The Beat with postgraduate investigative fellow, Ashley Okwuosa | School of Journalism
Story by Ashley Okwuosa

The Beat with postgraduate investigative fellow, Ashley Okwuosa

 

The Beat is a new interview series that offers aspiring Columbia Journalism School students insight into what it’s like to produce deeply reported stories for the Journalism School’s postgraduate fellowship program

For its launch interview, The Beat highlights the latest story by Ashley Okwuosa, (’18 M.S.) postgraduate fellow and education reporter for The Teacher Project.

Okwuosa’s story examines a new law in New Jersey aimed at providing state financial aid for undocumented students.

“Immigrant organizers, teachers, and students say that while the state should be lauded for getting the application up and running so quickly, the process has been fraught with complications – some of them unavoidable, others less so,” writes Okwuosa. The story “This New Jersey Immigrant's Struggle to Attend College" was published in partnership with WNYC and Chalkbeat Newark.

Here's what she said about the story's development.

What led you to this story?

Okwuosa: I went to college in New Jersey and I'm relatively familiar with the state so when our editor Sarah Carr suggested that I look there for a story for our immigration and education series, I thought it might be interesting to look at how this new law was going to be received. Mike Elsen-Rooney, a colleague at The Teacher Project had just finished writing an incredible story about college access in Indiana, which is a state that doesn't provide any assistance for undocumented students to pursue college. New Jersey was completely different in that regard because it provides both in-state tuition and state financial aid for undocumented students, and I think we were interested in looking at a place that was doing something different and the early challenges that came with implementing this new law. 

 

How did you find the family that was affected by this law?

Okwuosa: At the Teacher Project, we've usually focused on individual students and their individual journeys. But when I came across the Rodriguez family, I thought that the story of their family mirrored New Jersey's journey to pass this law. The family has five children and three of them all wanted to go to college at different times. For their oldest son, Sergio, it wasn't possible because New Jersey had not yet passed in-state tuition laws, which meant that he had to pay out of state tuition rates with no financial aid. His younger sister, Gloria, decided to go to college after New Jersey had passed in-state tuition laws, but she didn't have access to financial aid, which made things difficult for her. Their youngest sibling, Nestor graduated this year and has access to both in-state tuition and financial aid and can go to college if he wants to. There are a lot of families in New Jersey like the Rodriguez family and I think telling their story helps give people context about what this new law means.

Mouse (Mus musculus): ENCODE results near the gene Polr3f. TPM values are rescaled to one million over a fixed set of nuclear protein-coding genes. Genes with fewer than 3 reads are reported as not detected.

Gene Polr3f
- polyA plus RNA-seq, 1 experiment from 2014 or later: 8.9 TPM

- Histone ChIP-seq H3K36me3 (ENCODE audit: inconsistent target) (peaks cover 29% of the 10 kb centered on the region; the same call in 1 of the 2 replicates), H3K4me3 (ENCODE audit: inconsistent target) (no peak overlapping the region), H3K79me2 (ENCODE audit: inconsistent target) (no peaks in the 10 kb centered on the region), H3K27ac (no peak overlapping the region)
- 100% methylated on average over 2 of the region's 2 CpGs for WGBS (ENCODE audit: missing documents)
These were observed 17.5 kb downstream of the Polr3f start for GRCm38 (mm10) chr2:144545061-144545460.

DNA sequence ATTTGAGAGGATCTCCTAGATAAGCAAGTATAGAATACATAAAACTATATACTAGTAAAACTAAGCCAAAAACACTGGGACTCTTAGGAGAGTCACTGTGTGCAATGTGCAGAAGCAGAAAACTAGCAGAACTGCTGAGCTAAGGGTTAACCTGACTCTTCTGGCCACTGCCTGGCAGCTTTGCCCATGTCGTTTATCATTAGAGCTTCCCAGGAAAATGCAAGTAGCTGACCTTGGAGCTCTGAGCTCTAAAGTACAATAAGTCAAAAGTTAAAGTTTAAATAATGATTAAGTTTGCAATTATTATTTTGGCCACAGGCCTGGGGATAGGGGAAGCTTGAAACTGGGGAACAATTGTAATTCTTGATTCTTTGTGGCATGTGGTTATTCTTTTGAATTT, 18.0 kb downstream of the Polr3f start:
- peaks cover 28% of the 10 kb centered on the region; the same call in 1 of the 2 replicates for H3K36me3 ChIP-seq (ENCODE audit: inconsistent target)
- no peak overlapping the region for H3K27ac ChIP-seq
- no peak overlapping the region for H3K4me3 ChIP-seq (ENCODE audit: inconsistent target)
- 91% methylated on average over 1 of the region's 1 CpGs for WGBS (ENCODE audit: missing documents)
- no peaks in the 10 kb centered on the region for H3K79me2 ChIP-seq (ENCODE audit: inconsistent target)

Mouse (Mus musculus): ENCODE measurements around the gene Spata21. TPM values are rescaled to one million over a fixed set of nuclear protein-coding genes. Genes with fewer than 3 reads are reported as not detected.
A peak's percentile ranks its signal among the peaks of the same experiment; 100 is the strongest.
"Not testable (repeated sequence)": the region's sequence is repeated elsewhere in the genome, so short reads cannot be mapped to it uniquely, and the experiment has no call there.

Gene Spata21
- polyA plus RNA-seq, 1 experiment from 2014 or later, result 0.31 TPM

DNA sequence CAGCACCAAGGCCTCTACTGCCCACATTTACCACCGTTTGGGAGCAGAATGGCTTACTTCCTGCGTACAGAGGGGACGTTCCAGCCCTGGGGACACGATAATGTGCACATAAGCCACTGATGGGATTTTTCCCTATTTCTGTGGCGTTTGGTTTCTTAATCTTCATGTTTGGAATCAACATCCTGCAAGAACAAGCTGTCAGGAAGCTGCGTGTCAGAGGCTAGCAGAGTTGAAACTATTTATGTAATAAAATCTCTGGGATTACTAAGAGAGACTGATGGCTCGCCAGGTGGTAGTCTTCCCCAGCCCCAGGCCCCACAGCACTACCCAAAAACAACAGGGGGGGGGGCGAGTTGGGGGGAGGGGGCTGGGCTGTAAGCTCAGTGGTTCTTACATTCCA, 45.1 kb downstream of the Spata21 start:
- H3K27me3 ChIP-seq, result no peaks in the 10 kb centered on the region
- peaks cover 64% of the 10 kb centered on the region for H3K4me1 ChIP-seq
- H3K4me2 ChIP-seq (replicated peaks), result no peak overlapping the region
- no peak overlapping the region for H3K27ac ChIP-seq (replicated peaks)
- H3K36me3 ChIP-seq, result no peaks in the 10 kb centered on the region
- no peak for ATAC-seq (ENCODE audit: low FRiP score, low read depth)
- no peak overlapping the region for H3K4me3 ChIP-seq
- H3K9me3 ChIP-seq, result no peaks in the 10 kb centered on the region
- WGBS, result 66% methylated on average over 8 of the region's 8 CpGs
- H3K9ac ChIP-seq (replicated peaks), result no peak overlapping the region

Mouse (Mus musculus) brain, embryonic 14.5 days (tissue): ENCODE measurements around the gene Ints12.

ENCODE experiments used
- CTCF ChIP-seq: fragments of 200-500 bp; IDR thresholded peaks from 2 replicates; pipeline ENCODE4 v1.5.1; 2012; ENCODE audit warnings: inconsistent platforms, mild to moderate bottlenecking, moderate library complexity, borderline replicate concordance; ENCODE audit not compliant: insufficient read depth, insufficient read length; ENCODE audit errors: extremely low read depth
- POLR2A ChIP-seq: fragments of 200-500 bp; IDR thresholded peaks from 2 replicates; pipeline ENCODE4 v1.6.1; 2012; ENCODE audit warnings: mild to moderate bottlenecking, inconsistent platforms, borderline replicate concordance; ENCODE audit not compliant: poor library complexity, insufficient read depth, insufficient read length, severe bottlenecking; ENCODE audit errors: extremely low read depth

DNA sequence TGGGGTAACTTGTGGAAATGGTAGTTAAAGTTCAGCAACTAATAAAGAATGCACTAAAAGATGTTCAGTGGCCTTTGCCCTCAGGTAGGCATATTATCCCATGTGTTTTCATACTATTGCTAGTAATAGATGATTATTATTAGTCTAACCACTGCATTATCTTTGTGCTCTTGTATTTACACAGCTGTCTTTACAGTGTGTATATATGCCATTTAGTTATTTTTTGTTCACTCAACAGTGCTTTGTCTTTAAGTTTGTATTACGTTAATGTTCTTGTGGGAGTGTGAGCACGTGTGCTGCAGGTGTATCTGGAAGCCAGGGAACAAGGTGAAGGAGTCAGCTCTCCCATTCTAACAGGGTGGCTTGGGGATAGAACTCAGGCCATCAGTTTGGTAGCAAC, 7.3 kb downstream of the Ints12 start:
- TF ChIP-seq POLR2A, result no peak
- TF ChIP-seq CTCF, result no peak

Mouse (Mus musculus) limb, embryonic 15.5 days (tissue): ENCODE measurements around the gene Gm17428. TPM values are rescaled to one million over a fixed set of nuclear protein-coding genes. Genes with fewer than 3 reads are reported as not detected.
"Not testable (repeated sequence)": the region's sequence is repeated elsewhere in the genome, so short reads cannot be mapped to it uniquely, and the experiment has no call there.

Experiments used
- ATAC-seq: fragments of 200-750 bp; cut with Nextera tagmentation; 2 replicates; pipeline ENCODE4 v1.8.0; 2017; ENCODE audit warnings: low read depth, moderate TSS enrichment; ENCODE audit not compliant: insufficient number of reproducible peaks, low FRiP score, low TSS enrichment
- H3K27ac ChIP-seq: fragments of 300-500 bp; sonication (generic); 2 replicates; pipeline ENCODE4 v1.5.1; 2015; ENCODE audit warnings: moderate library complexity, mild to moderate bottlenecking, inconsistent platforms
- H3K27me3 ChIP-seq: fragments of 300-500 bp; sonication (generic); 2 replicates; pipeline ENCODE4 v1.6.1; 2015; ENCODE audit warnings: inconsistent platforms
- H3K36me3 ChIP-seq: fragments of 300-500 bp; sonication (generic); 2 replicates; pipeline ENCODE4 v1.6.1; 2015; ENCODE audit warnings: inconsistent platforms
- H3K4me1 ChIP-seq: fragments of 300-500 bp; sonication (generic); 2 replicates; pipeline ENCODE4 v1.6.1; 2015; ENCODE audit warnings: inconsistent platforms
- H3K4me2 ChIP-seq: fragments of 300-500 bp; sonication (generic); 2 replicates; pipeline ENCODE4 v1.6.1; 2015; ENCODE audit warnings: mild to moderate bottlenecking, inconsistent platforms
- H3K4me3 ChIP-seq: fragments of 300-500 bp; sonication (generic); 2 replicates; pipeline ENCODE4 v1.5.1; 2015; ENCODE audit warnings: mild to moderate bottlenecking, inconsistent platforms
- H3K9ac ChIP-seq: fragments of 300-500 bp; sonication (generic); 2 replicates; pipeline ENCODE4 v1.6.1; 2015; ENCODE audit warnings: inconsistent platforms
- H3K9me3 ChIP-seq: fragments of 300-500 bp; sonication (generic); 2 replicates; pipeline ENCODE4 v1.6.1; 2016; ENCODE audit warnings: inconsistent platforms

How did the partnership with WNYC and Chalkbeat-Newark come about and what was the process like?

Okwuosa: At the Teacher Project, we often partner with local and national publications, but we've found that having our stories run in the publications that serve the communities we write about has been very impactful. So the decision to partner with Chalkbeat Newark, which covers education in Newark, New Jersey's largest city and WNYC, came from that. 

 

What reporting tools and resources did you use and how long did it take you to report the story?

Okwuosa: A lot of it was shoe-leather reporting and going out to New Jersey multiple times and talking to as many people as I could. But what was interesting about this story was the focus on history, New Jersey has been attempting to pass this bill for over a decade, so I went back using Factiva and Lexis Nexis to find earlier versions of the bill that didn't pass and news articles that were written during that time. It took about five months to report the story. The bill passed in May and I started at the Teacher Project in June, so a lot of the time after that was spent watching the law unfold, talking to students as they were applying for the aid and educators as they were helping them do so. I had to wait for the first set of applications to be processed before I could really get a grasp of what the story was. 

 

What advice do you have for others who are interested in covering the immigration and education beat?

Okwuosa: I don't know if I have that much advice, but a professor at the J-school once told me that history is such an important part of any story, even stories unfolding right now and what can give your reporting depth and rigor is looking back to help understand what's going on now. I think that applies to both the education and immigration beats, where things move at a fast pace.

Ashley Okwuosa, ’18 M.S. is a postgraduate fellow and was an Africa Pulitzer Fellow. Her work is focused on long-form narratives and stories about immigration.  Okwuosa was born and raised in Nigeria and is a 2015 graduate of Rutgers University-Newark, where she received a B.A in Journalism and Women’s Studies. Her work has appeared on Quartz, OkayAfrica, Ebony.com, Africa Is A Country, Latterly, and OZY.com. She is a member of the National Association of Black Journalists.